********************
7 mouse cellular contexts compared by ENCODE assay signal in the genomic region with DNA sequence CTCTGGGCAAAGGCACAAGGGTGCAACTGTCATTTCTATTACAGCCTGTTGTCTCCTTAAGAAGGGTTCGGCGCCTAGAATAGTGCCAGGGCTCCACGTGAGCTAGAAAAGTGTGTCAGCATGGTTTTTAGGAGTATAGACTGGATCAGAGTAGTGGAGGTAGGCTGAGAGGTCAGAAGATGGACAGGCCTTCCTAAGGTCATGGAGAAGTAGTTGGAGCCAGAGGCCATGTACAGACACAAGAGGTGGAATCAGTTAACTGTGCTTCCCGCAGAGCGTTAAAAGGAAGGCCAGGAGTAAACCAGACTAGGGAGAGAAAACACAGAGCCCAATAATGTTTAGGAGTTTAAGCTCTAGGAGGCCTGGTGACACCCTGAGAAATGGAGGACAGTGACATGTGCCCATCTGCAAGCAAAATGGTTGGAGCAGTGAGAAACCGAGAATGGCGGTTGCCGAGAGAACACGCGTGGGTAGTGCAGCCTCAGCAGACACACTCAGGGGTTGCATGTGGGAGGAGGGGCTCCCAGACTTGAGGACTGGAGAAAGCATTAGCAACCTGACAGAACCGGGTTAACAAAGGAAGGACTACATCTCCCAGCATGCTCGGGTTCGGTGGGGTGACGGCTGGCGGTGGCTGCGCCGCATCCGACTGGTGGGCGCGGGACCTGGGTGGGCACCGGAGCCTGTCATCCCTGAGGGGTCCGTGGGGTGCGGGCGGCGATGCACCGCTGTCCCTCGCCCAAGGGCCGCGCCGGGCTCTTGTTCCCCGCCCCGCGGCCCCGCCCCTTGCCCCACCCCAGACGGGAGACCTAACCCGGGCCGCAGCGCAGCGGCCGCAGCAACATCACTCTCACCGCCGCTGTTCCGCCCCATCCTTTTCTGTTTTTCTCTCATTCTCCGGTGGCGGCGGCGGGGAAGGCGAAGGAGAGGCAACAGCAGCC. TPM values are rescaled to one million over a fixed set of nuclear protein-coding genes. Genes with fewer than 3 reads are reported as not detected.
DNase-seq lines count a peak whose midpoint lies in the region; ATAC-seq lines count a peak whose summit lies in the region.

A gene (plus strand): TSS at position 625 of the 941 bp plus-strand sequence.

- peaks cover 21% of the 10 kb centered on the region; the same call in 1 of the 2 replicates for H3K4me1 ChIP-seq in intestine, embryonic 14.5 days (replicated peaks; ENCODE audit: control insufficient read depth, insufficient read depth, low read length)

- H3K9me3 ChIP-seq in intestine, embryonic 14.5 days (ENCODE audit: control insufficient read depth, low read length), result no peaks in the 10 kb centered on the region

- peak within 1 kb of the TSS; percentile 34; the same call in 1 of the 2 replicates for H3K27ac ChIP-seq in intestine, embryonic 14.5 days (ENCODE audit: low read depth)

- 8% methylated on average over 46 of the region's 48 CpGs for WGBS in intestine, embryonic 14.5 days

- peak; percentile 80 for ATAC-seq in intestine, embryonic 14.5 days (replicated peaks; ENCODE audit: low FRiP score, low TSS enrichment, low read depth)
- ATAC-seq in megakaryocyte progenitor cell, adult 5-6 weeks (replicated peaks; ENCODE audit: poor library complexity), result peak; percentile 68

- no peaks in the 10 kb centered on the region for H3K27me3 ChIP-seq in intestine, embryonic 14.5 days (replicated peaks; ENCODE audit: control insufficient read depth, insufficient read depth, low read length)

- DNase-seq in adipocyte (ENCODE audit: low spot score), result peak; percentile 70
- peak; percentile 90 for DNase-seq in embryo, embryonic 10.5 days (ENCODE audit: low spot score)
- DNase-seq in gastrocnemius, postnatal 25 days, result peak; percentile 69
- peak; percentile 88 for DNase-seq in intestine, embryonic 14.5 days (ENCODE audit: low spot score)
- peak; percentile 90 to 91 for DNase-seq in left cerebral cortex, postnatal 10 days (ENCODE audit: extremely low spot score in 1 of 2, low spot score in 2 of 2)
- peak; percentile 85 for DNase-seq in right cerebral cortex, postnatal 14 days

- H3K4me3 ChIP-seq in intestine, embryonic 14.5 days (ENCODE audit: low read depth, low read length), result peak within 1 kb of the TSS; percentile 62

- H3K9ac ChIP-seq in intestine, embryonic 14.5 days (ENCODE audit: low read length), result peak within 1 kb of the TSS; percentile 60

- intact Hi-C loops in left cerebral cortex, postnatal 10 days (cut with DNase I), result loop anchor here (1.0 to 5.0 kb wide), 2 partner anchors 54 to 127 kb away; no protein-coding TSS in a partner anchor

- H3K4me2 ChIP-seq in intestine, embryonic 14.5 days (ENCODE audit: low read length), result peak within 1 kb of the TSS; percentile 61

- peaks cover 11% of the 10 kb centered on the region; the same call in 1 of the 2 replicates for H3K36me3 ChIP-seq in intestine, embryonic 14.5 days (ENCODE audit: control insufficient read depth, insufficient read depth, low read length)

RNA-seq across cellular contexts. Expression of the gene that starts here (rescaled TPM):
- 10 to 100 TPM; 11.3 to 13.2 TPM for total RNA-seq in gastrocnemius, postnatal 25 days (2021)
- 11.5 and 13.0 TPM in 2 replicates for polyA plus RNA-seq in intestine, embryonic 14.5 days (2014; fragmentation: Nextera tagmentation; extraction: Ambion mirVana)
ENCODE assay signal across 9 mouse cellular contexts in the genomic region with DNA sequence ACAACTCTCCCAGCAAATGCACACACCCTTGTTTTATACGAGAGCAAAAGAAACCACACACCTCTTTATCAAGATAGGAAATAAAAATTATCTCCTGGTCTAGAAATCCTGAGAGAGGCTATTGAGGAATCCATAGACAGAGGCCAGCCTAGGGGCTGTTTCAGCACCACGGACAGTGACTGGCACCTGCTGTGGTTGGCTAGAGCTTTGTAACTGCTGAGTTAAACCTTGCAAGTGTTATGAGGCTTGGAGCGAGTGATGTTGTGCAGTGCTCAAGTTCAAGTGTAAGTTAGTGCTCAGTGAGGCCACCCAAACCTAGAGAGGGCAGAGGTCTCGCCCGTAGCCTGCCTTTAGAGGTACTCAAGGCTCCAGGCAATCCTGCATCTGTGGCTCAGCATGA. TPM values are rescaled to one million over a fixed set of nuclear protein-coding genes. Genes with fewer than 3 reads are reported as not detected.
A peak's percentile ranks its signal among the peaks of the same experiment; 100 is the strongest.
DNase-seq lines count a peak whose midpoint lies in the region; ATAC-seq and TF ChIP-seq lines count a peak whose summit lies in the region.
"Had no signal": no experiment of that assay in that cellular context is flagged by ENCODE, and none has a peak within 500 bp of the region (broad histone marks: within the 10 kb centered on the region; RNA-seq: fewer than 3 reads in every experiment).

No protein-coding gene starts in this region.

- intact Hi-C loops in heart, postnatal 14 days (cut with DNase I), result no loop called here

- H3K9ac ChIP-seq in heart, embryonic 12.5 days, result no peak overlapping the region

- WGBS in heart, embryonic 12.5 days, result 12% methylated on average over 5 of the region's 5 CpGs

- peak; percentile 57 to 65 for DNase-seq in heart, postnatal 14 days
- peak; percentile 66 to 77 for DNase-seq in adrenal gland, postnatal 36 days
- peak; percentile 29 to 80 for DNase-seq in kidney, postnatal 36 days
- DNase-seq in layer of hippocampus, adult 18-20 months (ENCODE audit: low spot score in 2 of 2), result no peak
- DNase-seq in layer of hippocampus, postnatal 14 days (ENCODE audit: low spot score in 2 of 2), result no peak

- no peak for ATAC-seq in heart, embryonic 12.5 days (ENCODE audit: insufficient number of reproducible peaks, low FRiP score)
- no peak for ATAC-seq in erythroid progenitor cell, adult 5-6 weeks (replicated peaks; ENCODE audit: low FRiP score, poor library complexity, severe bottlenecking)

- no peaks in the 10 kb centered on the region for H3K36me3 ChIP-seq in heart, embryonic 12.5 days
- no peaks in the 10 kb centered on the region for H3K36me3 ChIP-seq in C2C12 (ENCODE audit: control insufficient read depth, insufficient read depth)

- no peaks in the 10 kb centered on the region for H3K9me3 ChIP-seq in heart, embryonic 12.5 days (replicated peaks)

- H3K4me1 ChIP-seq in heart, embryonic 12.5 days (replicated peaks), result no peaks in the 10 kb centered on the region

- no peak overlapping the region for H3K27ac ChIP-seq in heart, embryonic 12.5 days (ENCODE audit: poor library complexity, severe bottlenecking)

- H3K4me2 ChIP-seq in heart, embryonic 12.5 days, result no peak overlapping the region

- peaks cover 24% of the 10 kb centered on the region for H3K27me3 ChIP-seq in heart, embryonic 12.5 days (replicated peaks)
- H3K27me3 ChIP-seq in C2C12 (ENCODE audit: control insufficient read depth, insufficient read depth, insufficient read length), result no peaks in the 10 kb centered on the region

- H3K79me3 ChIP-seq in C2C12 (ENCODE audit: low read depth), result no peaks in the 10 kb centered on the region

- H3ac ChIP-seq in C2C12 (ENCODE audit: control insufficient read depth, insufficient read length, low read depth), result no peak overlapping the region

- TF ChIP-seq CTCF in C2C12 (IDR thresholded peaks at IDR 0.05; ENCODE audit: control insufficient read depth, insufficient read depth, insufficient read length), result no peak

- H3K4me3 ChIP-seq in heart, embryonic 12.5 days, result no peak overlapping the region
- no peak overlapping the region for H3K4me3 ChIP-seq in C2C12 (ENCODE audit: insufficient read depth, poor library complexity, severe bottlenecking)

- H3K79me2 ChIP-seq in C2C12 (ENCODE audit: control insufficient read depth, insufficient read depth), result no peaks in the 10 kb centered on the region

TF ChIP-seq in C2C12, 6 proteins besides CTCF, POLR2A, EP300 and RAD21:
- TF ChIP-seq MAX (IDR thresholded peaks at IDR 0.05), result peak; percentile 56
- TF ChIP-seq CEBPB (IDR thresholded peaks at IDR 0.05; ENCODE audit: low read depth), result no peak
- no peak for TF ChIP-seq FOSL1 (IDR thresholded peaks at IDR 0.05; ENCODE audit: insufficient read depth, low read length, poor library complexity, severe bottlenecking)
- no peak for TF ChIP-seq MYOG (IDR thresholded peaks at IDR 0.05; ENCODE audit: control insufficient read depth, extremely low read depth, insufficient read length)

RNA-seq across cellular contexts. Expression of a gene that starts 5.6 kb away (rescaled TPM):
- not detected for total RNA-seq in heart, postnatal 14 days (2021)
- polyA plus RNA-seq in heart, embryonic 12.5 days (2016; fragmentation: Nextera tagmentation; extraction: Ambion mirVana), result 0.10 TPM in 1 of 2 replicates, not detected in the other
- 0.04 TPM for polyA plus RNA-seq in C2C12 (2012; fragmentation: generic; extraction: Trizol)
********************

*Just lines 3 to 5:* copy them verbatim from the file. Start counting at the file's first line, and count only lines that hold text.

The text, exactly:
A gene (plus strand): TSS at position 625 of the 941 bp plus-strand sequence.

- peaks cover 21% of the 10 kb centered on the region; the same call in 1 of the 2 replicates for H3K4me1 ChIP-seq in intestine, embryonic 14.5 days (replicated peaks; ENCODE audit: control insufficient read depth, insufficient read depth, low read length)

- H3K9me3 ChIP-seq in intestine, embryonic 14.5 days (ENCODE audit: control insufficient read depth, low read length), result no peaks in the 10 kb centered on the region